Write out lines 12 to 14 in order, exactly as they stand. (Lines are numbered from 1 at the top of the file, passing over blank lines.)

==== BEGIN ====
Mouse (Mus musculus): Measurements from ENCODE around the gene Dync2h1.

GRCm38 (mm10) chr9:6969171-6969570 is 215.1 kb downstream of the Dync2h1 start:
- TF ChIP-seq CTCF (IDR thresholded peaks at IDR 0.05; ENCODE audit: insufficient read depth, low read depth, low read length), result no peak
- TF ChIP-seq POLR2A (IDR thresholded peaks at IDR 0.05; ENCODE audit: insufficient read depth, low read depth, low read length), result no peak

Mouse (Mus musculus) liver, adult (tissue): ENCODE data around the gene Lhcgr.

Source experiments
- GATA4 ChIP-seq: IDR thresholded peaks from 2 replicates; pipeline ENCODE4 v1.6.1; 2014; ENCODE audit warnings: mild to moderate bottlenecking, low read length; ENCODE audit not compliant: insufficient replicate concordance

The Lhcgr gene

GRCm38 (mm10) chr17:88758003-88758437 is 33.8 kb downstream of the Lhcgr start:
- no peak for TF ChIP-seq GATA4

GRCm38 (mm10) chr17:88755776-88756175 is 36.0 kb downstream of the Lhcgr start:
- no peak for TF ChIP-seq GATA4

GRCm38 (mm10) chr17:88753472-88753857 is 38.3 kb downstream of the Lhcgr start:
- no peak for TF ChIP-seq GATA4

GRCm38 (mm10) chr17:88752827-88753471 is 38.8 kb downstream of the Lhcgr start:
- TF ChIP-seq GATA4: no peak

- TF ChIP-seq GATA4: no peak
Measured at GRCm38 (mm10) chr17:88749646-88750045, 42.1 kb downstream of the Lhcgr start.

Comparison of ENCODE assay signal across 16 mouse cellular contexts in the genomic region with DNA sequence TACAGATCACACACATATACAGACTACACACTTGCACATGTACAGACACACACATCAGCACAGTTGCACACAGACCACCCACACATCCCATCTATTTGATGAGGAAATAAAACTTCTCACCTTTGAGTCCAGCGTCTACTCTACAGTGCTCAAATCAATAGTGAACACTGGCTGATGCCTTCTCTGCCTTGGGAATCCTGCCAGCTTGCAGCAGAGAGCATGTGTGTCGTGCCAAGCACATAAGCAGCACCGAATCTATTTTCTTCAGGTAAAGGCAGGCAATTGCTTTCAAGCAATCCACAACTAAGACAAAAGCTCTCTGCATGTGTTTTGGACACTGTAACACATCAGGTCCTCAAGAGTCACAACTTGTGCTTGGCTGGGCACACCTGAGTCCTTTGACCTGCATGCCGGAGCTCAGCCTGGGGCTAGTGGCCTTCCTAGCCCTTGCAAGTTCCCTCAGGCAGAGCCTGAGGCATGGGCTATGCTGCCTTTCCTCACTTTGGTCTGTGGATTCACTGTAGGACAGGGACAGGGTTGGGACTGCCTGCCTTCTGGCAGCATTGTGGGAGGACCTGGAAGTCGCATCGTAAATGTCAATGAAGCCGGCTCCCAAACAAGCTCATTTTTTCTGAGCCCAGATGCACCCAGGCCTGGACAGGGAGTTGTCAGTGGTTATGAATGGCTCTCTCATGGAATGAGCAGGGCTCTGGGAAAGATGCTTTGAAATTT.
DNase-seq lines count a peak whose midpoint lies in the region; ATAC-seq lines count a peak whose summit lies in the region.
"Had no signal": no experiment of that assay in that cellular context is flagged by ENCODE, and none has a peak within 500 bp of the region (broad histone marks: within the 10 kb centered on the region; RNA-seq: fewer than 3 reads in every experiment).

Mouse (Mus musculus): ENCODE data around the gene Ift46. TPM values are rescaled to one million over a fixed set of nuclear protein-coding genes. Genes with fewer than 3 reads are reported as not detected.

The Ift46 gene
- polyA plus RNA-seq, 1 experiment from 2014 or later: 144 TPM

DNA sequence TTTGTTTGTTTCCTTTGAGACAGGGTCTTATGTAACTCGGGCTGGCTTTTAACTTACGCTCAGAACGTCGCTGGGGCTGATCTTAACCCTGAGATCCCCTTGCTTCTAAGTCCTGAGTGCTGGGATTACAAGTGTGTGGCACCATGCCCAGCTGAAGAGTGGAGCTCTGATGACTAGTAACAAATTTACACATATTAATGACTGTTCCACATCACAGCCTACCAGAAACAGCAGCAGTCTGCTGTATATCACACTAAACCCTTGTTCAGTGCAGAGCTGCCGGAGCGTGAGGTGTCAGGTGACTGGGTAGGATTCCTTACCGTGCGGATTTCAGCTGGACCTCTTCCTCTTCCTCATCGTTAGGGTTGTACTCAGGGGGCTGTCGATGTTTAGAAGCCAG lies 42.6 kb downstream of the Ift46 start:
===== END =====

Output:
- no peak for TF ChIP-seq GATA4

GRCm38 (mm10) chr17:88753472-88753857 is 38.3 kb downstream of the Lhcgr start:
- no peak for TF ChIP-seq GATA4